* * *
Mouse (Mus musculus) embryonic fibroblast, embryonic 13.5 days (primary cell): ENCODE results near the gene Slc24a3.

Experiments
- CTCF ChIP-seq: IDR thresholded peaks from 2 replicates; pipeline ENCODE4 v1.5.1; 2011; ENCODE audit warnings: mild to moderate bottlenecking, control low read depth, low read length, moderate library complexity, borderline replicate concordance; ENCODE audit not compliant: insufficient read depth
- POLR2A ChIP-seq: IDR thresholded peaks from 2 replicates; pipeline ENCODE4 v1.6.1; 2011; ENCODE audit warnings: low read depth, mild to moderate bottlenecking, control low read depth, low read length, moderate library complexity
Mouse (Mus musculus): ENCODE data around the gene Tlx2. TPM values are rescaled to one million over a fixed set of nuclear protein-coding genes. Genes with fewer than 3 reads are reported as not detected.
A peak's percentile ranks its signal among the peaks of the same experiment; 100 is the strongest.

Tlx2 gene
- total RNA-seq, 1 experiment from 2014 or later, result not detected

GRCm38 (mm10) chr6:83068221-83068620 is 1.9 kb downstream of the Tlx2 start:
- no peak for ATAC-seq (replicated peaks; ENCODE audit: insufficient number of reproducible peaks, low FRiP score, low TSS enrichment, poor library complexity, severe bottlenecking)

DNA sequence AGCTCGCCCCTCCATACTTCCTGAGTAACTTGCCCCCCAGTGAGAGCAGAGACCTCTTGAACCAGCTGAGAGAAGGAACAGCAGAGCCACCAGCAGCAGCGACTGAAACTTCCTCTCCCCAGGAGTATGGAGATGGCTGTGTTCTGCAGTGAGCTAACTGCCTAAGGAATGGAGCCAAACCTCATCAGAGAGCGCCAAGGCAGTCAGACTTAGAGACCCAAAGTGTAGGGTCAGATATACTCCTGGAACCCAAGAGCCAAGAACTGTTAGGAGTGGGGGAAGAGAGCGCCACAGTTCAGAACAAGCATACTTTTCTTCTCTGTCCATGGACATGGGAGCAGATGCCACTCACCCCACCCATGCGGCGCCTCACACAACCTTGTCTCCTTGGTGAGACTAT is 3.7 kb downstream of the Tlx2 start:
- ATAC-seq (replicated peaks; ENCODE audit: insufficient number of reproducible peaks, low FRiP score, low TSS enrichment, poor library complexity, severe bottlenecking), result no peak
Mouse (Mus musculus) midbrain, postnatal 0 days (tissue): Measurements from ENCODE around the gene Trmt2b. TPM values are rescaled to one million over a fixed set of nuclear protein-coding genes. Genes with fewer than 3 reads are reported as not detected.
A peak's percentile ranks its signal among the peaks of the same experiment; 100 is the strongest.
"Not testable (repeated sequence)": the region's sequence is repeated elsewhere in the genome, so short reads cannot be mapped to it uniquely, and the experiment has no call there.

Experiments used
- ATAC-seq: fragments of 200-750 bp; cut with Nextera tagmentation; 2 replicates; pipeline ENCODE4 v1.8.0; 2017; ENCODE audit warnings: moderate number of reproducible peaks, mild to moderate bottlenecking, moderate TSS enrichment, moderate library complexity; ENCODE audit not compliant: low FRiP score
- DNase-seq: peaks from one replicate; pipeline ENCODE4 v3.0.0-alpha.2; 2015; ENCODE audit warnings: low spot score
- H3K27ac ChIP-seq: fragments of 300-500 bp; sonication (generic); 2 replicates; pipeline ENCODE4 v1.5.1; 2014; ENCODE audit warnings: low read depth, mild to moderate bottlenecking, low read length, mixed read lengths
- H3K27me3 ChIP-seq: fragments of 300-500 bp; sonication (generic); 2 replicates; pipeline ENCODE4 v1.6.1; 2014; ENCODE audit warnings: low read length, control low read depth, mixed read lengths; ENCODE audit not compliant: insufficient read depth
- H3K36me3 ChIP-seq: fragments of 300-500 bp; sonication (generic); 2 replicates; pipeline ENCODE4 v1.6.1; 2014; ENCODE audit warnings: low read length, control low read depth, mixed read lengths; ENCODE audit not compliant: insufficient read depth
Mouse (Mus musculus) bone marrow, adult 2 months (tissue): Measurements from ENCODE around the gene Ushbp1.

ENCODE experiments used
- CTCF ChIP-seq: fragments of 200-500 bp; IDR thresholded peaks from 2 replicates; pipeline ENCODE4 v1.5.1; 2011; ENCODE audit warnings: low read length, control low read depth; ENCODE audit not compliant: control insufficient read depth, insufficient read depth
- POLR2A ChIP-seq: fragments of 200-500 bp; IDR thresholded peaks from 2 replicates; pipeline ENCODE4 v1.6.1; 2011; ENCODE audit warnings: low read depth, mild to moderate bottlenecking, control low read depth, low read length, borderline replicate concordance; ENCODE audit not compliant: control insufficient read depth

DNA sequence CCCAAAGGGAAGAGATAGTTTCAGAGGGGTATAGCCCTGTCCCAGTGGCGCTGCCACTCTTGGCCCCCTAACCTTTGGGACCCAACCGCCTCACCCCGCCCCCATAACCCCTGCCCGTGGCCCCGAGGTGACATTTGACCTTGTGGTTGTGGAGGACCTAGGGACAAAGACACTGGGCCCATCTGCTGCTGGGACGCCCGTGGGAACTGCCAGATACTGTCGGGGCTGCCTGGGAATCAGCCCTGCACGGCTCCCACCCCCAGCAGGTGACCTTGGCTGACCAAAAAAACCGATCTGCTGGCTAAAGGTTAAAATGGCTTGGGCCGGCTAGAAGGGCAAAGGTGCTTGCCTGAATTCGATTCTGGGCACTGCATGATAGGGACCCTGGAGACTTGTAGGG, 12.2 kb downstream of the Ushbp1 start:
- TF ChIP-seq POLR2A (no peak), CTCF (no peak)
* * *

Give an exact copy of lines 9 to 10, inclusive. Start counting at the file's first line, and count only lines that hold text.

GRCm38 (mm10) chr6:83068221-83068620 is 1.9 kb downstream of the Tlx2 start:
- no peak for ATAC-seq (replicated peaks; ENCODE audit: insufficient number of reproducible peaks, low FRiP score, low TSS enrichment, poor library complexity, severe bottlenecking)